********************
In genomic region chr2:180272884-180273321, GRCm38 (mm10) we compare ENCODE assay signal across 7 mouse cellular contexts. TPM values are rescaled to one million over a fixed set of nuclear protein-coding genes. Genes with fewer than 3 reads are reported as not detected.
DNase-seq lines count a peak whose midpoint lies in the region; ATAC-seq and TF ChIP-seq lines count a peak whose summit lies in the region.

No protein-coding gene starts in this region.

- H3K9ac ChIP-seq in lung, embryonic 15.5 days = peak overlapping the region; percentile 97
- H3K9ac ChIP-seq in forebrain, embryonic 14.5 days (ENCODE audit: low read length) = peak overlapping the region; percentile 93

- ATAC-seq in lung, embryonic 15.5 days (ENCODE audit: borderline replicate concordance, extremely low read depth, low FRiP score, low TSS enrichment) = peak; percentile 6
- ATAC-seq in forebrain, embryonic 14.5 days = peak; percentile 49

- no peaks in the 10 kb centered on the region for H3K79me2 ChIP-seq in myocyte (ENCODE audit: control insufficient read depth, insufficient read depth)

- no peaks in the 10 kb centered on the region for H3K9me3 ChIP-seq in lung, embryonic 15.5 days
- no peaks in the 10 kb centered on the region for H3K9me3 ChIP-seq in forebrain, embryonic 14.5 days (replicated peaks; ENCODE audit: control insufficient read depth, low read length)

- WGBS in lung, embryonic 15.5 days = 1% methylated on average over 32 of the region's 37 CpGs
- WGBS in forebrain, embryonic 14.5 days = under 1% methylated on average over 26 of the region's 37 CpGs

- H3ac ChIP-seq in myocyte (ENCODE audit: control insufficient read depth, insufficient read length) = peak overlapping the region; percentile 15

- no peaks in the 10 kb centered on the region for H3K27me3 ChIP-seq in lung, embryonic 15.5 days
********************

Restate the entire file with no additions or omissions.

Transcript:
In genomic region chr2:180272884-180273321, GRCm38 (mm10) we compare ENCODE assay signal across 7 mouse cellular contexts. TPM values are rescaled to one million over a fixed set of nuclear protein-coding genes. Genes with fewer than 3 reads are reported as not detected.
DNase-seq lines count a peak whose midpoint lies in the region; ATAC-seq and TF ChIP-seq lines count a peak whose summit lies in the region.

No protein-coding gene starts in this region.

- H3K9ac ChIP-seq in lung, embryonic 15.5 days = peak overlapping the region; percentile 97
- H3K9ac ChIP-seq in forebrain, embryonic 14.5 days (ENCODE audit: low read length) = peak overlapping the region; percentile 93

- ATAC-seq in lung, embryonic 15.5 days (ENCODE audit: borderline replicate concordance, extremely low read depth, low FRiP score, low TSS enrichment) = peak; percentile 6
- ATAC-seq in forebrain, embryonic 14.5 days = peak; percentile 49

- no peaks in the 10 kb centered on the region for H3K79me2 ChIP-seq in myocyte (ENCODE audit: control insufficient read depth, insufficient read depth)

- no peaks in the 10 kb centered on the region for H3K9me3 ChIP-seq in lung, embryonic 15.5 days
- no peaks in the 10 kb centered on the region for H3K9me3 ChIP-seq in forebrain, embryonic 14.5 days (replicated peaks; ENCODE audit: control insufficient read depth, low read length)

- WGBS in lung, embryonic 15.5 days = 1% methylated on average over 32 of the region's 37 CpGs
- WGBS in forebrain, embryonic 14.5 days = under 1% methylated on average over 26 of the region's 37 CpGs

- H3ac ChIP-seq in myocyte (ENCODE audit: control insufficient read depth, insufficient read length) = peak overlapping the region; percentile 15

- no peaks in the 10 kb centered on the region for H3K27me3 ChIP-seq in lung, embryonic 15.5 days